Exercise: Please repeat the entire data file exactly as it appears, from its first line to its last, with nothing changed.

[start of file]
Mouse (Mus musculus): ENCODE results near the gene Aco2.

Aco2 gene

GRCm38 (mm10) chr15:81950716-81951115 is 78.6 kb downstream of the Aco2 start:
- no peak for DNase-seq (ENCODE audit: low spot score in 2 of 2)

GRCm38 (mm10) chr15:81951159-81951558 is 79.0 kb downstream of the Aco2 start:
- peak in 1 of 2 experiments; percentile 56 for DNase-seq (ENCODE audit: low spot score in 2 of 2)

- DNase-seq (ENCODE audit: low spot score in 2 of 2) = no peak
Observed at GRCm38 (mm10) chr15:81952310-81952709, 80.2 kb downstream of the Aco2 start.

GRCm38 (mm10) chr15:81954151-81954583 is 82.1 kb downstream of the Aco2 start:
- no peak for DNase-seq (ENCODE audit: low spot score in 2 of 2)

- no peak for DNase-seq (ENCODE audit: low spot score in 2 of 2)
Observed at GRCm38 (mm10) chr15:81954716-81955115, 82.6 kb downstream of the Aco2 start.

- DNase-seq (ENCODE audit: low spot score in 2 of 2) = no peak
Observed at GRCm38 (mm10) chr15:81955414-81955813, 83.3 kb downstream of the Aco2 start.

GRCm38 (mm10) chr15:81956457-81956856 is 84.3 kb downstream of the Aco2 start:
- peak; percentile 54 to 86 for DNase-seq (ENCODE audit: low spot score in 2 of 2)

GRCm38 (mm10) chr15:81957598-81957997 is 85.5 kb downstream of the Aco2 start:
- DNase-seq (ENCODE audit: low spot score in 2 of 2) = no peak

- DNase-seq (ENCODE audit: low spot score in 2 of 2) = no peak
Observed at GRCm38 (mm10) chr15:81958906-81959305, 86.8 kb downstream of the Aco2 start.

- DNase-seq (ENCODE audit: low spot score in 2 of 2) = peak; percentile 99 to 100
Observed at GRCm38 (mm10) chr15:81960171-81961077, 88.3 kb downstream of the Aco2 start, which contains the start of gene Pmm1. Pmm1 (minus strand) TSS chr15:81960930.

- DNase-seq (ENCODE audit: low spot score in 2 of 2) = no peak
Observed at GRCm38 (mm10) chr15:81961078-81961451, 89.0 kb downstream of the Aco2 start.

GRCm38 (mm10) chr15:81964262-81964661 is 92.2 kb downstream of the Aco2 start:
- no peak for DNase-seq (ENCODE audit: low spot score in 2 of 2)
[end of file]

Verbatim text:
Mouse (Mus musculus): ENCODE results near the gene Aco2.

Aco2 gene

GRCm38 (mm10) chr15:81950716-81951115 is 78.6 kb downstream of the Aco2 start:
- no peak for DNase-seq (ENCODE audit: low spot score in 2 of 2)

GRCm38 (mm10) chr15:81951159-81951558 is 79.0 kb downstream of the Aco2 start:
- peak in 1 of 2 experiments; percentile 56 for DNase-seq (ENCODE audit: low spot score in 2 of 2)

- DNase-seq (ENCODE audit: low spot score in 2 of 2) = no peak
Observed at GRCm38 (mm10) chr15:81952310-81952709, 80.2 kb downstream of the Aco2 start.

GRCm38 (mm10) chr15:81954151-81954583 is 82.1 kb downstream of the Aco2 start:
- no peak for DNase-seq (ENCODE audit: low spot score in 2 of 2)

- no peak for DNase-seq (ENCODE audit: low spot score in 2 of 2)
Observed at GRCm38 (mm10) chr15:81954716-81955115, 82.6 kb downstream of the Aco2 start.

- DNase-seq (ENCODE audit: low spot score in 2 of 2) = no peak
Observed at GRCm38 (mm10) chr15:81955414-81955813, 83.3 kb downstream of the Aco2 start.

GRCm38 (mm10) chr15:81956457-81956856 is 84.3 kb downstream of the Aco2 start:
- peak; percentile 54 to 86 for DNase-seq (ENCODE audit: low spot score in 2 of 2)

GRCm38 (mm10) chr15:81957598-81957997 is 85.5 kb downstream of the Aco2 start:
- DNase-seq (ENCODE audit: low spot score in 2 of 2) = no peak

- DNase-seq (ENCODE audit: low spot score in 2 of 2) = no peak
Observed at GRCm38 (mm10) chr15:81958906-81959305, 86.8 kb downstream of the Aco2 start.

- DNase-seq (ENCODE audit: low spot score in 2 of 2) = peak; percentile 99 to 100
Observed at GRCm38 (mm10) chr15:81960171-81961077, 88.3 kb downstream of the Aco2 start, which contains the start of gene Pmm1. Pmm1 (minus strand) TSS chr15:81960930.

- DNase-seq (ENCODE audit: low spot score in 2 of 2) = no peak
Observed at GRCm38 (mm10) chr15:81961078-81961451, 89.0 kb downstream of the Aco2 start.

GRCm38 (mm10) chr15:81964262-81964661 is 92.2 kb downstream of the Aco2 start:
- no peak for DNase-seq (ENCODE audit: low spot score in 2 of 2)